Elian saga should be a learning experience

Published 12:00 am Friday, June 30, 2000

Seven months after being thrust into the national spotlight, Elian Gonzalez finally went home on Wednesday.

After weeks and weeks of being in the center of a international custody debate, the tiny refugee returned to Cuba with his father.

Few people realized the turmoil that was about to unfold, when Elian was first found adrift on a raft, the lone surviving member of an attempted escape to the United States.

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Should Elian stay in the United States or should he return to Cuba? Little, if any, gray area existed in the issue.

As the plight of Elian become front page news across the world, both sides of the debate polarized. The situation quickly got ugly, and the little boy was stuck in the middle.

Since his mother died during their flight from Cuba, we said from the beginning that the boy should be returned to his closest relative – his father in Cuba.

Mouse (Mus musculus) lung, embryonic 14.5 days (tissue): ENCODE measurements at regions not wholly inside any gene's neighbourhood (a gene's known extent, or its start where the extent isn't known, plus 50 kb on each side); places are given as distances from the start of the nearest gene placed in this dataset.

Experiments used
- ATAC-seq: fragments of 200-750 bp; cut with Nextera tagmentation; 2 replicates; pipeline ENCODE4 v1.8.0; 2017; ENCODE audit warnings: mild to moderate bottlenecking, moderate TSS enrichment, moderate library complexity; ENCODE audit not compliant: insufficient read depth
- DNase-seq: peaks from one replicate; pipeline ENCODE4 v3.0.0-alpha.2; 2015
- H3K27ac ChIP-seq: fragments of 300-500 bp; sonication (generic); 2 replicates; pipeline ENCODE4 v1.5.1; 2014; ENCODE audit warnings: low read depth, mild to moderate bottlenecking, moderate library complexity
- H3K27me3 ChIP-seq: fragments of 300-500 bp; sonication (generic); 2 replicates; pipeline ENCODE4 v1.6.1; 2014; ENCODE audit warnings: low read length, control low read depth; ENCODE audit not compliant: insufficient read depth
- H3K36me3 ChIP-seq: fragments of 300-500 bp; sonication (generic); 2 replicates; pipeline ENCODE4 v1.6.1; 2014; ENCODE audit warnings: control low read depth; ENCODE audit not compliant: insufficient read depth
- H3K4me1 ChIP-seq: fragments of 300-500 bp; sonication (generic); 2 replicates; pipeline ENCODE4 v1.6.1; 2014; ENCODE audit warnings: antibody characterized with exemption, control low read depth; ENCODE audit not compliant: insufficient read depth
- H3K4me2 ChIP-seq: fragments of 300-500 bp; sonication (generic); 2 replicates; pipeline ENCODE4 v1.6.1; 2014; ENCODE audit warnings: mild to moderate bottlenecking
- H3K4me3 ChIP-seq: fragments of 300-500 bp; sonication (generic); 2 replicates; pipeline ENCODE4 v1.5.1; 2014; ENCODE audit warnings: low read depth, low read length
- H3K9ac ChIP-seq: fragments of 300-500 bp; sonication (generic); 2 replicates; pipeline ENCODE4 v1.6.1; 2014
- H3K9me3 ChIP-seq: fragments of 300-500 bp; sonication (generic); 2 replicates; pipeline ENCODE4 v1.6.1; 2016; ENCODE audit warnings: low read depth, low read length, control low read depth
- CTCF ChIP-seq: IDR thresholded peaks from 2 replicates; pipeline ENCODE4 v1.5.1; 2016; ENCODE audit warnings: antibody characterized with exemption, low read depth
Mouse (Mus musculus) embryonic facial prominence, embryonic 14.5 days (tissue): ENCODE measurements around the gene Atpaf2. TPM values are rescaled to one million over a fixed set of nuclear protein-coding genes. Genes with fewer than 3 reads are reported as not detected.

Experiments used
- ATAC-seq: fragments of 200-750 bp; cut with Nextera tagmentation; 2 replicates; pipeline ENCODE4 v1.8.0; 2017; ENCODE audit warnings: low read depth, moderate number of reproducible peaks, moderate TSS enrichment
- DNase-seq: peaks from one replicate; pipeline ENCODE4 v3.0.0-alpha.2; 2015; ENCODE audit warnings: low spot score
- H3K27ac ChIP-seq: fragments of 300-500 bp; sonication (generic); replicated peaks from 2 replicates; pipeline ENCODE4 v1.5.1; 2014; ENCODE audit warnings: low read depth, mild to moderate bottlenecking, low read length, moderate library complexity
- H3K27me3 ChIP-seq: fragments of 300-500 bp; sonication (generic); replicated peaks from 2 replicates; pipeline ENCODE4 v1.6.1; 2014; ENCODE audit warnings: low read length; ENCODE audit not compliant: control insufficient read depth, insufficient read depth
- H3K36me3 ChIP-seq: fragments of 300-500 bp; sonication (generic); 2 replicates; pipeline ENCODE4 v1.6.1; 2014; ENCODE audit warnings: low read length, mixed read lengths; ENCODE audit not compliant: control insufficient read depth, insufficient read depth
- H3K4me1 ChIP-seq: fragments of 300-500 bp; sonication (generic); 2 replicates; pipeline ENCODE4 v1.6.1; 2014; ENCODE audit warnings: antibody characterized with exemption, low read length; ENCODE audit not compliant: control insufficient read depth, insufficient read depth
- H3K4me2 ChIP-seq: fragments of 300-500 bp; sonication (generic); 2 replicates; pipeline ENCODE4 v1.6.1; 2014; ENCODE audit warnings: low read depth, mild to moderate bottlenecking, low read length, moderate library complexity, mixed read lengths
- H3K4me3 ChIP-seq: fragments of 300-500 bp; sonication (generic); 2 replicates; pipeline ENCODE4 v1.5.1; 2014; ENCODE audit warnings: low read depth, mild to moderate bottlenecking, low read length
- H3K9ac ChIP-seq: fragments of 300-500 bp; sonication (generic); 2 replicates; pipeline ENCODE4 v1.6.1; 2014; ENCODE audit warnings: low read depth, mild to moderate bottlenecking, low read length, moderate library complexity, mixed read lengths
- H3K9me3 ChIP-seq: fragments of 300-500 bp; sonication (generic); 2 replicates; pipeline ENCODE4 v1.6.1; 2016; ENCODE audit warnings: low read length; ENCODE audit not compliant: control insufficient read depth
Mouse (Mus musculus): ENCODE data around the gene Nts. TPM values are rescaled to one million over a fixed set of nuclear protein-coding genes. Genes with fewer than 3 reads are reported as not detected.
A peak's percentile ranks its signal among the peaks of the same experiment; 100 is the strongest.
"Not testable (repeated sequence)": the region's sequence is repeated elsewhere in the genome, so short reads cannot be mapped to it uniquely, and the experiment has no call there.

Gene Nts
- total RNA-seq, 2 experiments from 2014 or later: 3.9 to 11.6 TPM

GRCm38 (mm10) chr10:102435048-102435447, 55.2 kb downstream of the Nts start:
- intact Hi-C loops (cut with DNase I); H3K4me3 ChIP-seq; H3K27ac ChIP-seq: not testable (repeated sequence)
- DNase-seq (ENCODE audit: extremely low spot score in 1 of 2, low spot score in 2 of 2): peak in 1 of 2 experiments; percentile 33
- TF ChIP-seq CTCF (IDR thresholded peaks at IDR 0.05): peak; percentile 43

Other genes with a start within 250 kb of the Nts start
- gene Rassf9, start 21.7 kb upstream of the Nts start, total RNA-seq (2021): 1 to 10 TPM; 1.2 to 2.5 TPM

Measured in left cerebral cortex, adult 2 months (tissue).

Now that the saga has come to a close, perhaps we should all pause to think about what we can learn from the ordeal.

First we hope that our government leaders realize the importance of ending standoffs – such as the one between Elian’s Miami relatives and immigration officials – before guns are required.

Elian should serve as a diplomatic example for the United States and for Cuba.

Communism will likely fall one day in Cuba, and when it does, it will fall because the Cuban people revolt, not because America wants the oppression to end.

While many Americans may disagree with the communist rule in Cuba, the Elian saga forces us to realize that regardless of our political feelings, we all share common traits.

Both nations should learn we are all much more alike than we are different.

Perhaps one day Elian, his family and other Cubans will be able to come to America whenever they’d like without all of the fuss.

But until that day comes, Elian deserves a normal life in his homeland with his family.